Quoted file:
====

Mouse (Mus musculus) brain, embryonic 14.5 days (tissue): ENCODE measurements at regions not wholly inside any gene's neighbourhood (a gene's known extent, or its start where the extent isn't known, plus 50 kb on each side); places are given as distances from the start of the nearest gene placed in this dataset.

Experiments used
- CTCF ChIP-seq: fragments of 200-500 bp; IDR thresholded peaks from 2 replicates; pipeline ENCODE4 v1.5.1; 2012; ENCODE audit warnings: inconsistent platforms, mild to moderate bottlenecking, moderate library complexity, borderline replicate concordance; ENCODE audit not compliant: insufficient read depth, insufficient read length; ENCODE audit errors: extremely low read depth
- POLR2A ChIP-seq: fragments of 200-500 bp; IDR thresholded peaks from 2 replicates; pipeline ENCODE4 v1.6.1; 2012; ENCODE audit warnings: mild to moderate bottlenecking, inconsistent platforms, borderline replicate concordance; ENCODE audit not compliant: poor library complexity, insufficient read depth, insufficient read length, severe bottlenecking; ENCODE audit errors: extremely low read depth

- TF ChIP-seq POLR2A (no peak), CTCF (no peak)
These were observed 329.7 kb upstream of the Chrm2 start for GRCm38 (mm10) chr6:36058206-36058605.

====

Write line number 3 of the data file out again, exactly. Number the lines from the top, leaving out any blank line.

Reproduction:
- CTCF ChIP-seq: fragments of 200-500 bp; IDR thresholded peaks from 2 replicates; pipeline ENCODE4 v1.5.1; 2012; ENCODE audit warnings: inconsistent platforms, mild to moderate bottlenecking, moderate library complexity, borderline replicate concordance; ENCODE audit not compliant: insufficient read depth, insufficient read length; ENCODE audit errors: extremely low read depth